For those of you who just want to follow a list of instructions without any verbiage, this document lists all the steps in the Installing nftfw document. There are links, shown as 'Explanation', to the Installation document.
If this installs a version less than 0.9.3, then edit
/etc/apt/sources.d and add
Install incron (Explanation)
Install Python packages (Explanation)
Check on the state of iptables, and set things up to use the nftables compatibility mode (Explanation)
If the output looks like this, then skip to 'Installing nftfw. If the word in brackets is 'legacy', do the following
sudo iptables -V again, to check things have switched, and
Get nftfw installation and install (Explanation)
Change into the nftfw directory you've just installed and:
Install nftfw infrastructure:
Answers for default installation:
Edit /usr/local/etc/nftfw/config.ini. Change: (Explanation)
remove the semi-colon and after the = add the user you selected when installing the files.
Change the logging level for now: Change
# what level are we logging at # needs to be a level name not a value # CRITICAL, ERROR, WARNING, INFO, DEBUG ;loglevel = ERROR
remove the semi-colon, and change ERROR to INFO.
If you have a file in /etc/nftables.conf (use ls) and you've installed nftfw in the root of the file system, then in the Locations section change
# Location of system nftables.conf # Usually /etc/nftables.conf ;nftables_conf = /etc/nftables.conf
remove the semi-colon, and replace
/etc/nftables.conf.new. This avoids writing over the current /etc/nftables.conf.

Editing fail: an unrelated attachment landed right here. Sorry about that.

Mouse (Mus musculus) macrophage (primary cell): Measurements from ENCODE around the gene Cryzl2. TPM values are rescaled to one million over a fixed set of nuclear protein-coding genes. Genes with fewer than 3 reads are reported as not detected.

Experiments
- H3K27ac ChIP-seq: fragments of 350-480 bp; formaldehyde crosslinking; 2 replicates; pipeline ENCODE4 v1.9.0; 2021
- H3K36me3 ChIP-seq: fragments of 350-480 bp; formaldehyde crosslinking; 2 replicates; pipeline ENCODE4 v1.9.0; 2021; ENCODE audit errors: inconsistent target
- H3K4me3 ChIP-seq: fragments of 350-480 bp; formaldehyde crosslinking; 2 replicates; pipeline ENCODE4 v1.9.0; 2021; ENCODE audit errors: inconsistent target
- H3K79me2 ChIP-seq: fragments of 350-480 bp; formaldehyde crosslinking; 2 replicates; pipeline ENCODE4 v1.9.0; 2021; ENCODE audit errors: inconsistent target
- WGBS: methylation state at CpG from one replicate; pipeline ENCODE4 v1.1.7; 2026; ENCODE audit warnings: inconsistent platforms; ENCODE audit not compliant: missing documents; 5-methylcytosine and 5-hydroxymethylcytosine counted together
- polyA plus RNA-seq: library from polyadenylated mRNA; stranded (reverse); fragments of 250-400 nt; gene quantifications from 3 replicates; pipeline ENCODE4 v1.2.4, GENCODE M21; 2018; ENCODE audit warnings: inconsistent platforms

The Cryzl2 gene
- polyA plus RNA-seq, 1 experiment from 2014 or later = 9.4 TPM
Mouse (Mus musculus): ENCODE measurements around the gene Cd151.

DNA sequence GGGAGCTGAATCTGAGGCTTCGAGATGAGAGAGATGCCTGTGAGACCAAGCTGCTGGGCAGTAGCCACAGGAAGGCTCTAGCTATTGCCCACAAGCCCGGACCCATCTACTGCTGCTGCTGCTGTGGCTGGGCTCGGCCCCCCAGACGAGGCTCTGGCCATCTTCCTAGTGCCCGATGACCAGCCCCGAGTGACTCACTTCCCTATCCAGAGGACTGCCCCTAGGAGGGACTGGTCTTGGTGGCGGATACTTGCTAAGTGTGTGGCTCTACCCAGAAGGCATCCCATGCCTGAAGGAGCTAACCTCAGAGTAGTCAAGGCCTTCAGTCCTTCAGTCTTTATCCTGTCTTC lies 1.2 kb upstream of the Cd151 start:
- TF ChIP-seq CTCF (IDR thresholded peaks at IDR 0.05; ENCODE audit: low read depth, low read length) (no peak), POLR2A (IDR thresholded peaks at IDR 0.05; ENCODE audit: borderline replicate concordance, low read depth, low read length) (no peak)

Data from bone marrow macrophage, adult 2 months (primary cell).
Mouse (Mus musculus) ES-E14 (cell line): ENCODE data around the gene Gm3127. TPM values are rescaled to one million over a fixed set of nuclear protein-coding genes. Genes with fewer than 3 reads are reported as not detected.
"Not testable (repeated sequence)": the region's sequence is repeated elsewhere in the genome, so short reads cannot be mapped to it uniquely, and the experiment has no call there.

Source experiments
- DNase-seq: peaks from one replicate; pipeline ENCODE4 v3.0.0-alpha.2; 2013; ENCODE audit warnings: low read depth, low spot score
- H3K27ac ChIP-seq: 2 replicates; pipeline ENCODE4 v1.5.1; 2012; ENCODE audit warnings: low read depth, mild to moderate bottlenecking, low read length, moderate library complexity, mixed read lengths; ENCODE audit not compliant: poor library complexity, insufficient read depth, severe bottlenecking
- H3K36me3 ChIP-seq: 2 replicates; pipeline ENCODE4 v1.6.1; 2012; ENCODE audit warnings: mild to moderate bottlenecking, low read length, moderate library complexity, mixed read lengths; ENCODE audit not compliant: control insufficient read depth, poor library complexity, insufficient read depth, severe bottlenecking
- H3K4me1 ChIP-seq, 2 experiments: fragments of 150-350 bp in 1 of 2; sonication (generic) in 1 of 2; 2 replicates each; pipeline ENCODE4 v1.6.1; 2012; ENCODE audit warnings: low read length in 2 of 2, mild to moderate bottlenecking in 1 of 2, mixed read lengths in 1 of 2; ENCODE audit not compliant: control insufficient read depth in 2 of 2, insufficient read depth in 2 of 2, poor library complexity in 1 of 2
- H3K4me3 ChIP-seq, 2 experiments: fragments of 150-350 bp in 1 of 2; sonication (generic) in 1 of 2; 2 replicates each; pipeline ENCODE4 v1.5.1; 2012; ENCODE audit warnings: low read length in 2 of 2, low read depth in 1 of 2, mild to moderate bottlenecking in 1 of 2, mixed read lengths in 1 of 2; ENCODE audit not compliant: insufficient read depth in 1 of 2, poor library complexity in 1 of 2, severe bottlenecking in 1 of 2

On Symbiosis move /etc/cron.d/symbiosis-firewall to a safe place. On Symbiosis move /etc/incron.d/symbiosis-firewall to a safe place. On Sympl move /etc/cron.d/sympl-firewall to a safe place.
$ sudo nftfw -x -v load nftfw: Loading data from /usr/local/etc/nftfw nftfw: Creating reference files in /usr/local/var/lib/nftfw/test.d nftfw: Test files using nft command nftfw: Testing nft rulesets from nftfw_init.nft nftfw: Determine required installation nftfw: No install needed
The number in the log is the process id, so will be different for you.
If you don't have a running nftables or iptables firewall, then skip to next section.
If you DO carry on here (Explanation)
If you have a running firewall, save its rules first:
Output should end with 'Install rules in ...' - wherever the config.ini file tells nftfw to store the nftables.conf file.
will list the ruleset.
If you have a problem, revert to old rules:
If you DON'T have a running nftables or iptables firewall (Explanation) If you DO then you've done this bit above.
to test installation. Output should end with 'Install rules in ...' - wherever the config.ini file tells nftfw to store the nftables.conf file. Now skip to next section.
will list the ruleset.
Edit /usr/local/etc/nftfw/config.ini to put the nftables.conf file in the right place
# Location of system nftables.conf # Usually /etc/nftables.conf nftables_conf = /etc/nftables.conf
run to write it there
Tell systemctl to enable and start its nftables service.
On a Symbiosis system -
On a Sympl system -
This turns out to be an important step, rebooting without having this done results in a bad combination of two firewalls, because the nftables settings are loaded before the Symbiosis/Sympl ones.
See README in the cronfiles directory.
This will add country detection to nftfwls, which is optional but desirable. See the document.
A repository that steps through the changes I make to the standard exim4/dovecot systems on Sympl to improve feedback and detection of bad IPs - see Sympl mail system update.
Now look at:
All of this is made possible by shamelessly borrowing ideas from Patrick Cherry who created the Symbiosis hosting package for Bytemark of which the firewall system is part.